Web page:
Louisiana’s ‘Prison View’ Golf Course Promises Arresting Views And Captivating Play
If you’ve dismissed the story that there’s a public golf course on the grounds of Angola as an urban myth, you have some backtracking to do.
Prison View Golf Course is every bit as real as Angola’s guards on horseback, razor wire and world famous rodeo.
Not only is the course real, but the price is right. You can play the course for $10. Add $5 for a cart fee.
The experience of playing this course will differ somewhat from the typical golf course experience. And the differences extend beyond the fact that the course just has nine holes.
Your Prison View Golf Course experience begins on a rise 75 yards up in Tunica Hills. This elevation gives the player “a spectacular view of Louisiana’s only maximum security prison,” promises the marketeering copywriters at Louisiana State Penitentiary’s official website.
Think you might like that view? You’ll have to work to see it. Prison View Golf Course requires that every player go through a background check. For practical purposes, this means you’ll need to provide the appropriate personal information at least 48 hours before you want to play. Be prepared to give up your DOB, driver’s license number, Social Security number and so forth.
Don’t bring cameras to this course. They aren’t allowed. And be ready to submit to a search of either your person or vehicle if you’re asked to do so. That’s course rules.
Also, keep in mind that play can be suspended at any time, at the warden’s discretion.
The course is a par 72. Although nine holes are played twice to make 18 holes, Angola promises you will “never” use “the same tee boxes … with the front and back nine.” Of the 18 de facto holes you play, “water [comes] into play on 16.”
Each tee marker is made of a pair of handcuffs welded shut.
The Money Shot
When the first-time player comes to the sixth hole, he’s treated to the sight of long rows of razor wire, one sitting atop the other. The seventh hole is close enough to the prison that it’s possible to hear prisoners talking.
You can bring a group of up to 40 to play. Of course, they’ll all have to pass the background check, and nobody in the group can be on an inmate’s guest list.
Obviously, the tone is going to be a little different on this course. But course designers have tried to make the experience as pleasant as possible.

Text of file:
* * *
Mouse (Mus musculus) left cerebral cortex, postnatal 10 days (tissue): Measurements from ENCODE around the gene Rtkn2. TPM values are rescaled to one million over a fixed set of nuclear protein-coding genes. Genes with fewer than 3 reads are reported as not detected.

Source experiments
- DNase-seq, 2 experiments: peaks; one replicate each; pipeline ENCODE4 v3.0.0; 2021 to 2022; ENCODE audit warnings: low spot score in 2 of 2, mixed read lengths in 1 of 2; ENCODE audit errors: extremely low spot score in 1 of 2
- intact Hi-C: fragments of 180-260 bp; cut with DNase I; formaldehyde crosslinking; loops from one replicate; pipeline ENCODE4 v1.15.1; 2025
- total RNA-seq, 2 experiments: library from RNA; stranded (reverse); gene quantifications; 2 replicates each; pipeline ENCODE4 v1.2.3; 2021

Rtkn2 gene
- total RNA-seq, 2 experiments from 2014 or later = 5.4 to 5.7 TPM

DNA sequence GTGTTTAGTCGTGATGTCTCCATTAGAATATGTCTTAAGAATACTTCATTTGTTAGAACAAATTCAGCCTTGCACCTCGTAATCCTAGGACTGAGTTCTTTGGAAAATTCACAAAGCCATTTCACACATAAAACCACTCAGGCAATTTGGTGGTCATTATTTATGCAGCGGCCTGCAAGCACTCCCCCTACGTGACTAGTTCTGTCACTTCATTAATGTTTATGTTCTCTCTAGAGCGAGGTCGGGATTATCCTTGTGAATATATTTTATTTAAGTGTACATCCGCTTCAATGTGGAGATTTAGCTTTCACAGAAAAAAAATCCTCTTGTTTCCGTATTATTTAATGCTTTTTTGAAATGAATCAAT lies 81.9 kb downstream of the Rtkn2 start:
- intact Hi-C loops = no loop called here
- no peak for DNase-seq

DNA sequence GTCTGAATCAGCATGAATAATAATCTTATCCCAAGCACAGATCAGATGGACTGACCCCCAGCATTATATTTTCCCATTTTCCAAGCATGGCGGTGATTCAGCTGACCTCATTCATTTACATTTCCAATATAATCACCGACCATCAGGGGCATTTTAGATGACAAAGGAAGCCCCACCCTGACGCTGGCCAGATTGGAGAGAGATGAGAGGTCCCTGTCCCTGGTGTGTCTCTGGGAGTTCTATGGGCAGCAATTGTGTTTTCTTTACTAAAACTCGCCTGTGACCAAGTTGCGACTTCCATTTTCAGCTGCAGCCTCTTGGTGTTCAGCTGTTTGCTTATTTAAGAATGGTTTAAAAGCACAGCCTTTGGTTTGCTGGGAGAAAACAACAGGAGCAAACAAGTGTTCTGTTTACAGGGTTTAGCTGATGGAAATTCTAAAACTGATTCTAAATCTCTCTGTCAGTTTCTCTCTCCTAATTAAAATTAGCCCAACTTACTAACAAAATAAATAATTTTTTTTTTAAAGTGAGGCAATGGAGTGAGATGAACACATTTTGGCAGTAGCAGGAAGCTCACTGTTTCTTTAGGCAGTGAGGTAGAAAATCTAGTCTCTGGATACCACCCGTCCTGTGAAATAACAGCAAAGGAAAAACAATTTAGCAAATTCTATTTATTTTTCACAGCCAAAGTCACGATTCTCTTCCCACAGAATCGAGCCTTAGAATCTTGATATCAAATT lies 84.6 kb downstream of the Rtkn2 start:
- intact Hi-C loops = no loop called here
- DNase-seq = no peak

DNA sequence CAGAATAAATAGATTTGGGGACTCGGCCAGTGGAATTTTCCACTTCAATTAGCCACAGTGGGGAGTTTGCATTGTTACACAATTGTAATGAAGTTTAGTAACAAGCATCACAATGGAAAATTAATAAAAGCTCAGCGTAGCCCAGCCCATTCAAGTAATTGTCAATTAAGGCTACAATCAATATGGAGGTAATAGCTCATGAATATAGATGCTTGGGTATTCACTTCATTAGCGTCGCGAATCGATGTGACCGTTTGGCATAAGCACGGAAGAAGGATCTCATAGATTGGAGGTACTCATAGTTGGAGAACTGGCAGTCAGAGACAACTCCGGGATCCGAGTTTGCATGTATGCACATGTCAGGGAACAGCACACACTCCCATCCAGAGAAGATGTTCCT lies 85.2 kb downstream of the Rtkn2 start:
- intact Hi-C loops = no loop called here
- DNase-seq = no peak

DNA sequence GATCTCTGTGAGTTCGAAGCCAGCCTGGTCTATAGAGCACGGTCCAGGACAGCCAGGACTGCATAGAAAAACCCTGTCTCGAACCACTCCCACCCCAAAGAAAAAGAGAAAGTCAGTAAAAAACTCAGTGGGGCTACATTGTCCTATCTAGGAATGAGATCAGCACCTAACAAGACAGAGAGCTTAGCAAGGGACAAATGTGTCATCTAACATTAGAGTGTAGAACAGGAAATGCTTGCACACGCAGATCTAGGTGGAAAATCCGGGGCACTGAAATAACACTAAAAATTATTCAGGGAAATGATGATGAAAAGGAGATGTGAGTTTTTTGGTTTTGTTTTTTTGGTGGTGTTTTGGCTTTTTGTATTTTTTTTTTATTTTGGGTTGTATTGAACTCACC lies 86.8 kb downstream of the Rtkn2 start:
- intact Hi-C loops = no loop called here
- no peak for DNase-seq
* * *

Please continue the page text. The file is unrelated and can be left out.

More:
Amenities include a clubhouse, pro shop and restaurant. At the pro shop, you can buy a t-shirt with the slogan “ANGOLA: A GATED COMMUNITY.” The restaurant serves both Louisiana favorites and popular snack bar and grill food.
The course also has a driving range with a 60- by 20-yard tee box. You can enjoy 419 Bermuda grass.
The course was completed in 2004. It’s the only U.S. golf course located on prison grounds.
Prison View gets a lot of national media attention. The course is easy prey for writers and reporters who are up for easy golf or jail jokes. (See the subhead of this story.)
In her report on Prison View, CNBC’s news editor Cindy Perman happily chirped, “And yes, they’ll let you out” when you finish playing. She also noted that the travel site Cheapflight put Prison View on its list of Top 10 most hazardous golf courses.
In all fairness to Cheapflight, it’s been reported that golfers at Prison View may encounter alligators, rattlesnakes and water moccasins. One would think these same creatures might be encountered at other courses on the Gulf Coast. (Also on Cheapflight’s list is the Singapore Island Country Club course, where one might run into cobras, monkeys and wild boars; and South Africa’s Skukuza Golf Course, where the potential threats include elephants, leopards, warthogs and hippopotamuses.)
Lots Of Work And Lots Of Room
When the Prison View course was being constructed, some Louisiana publications questioned the value of the project. Columnists wondered whether the course might be a bureaucratic boondoggle: a misguided and wasteful attempt at inmate recreation, rehabilitation or job training.
These criticisms may have developed from a naïve understanding of what Angola is all about.
Although it may have mellowed a bit in recent years, Angola still has and deserves its reputation for serving up some of the hardest time in the world.
Angola is a working prison. Almost every inmate there works at something, whether it’s doing a job or taking classes or both.
Angola’s inmates produce 4 million pounds of vegetables each year. They tend 2,000 head of cattle. They run a mattress factory, print shop, silkscreen shop and the country’s only inmate-run radio station. If they like, they can obtain a bachelor’s in theology within the prison walls. Long before there was a golf course, inmates were taking courses in golf course maintenance.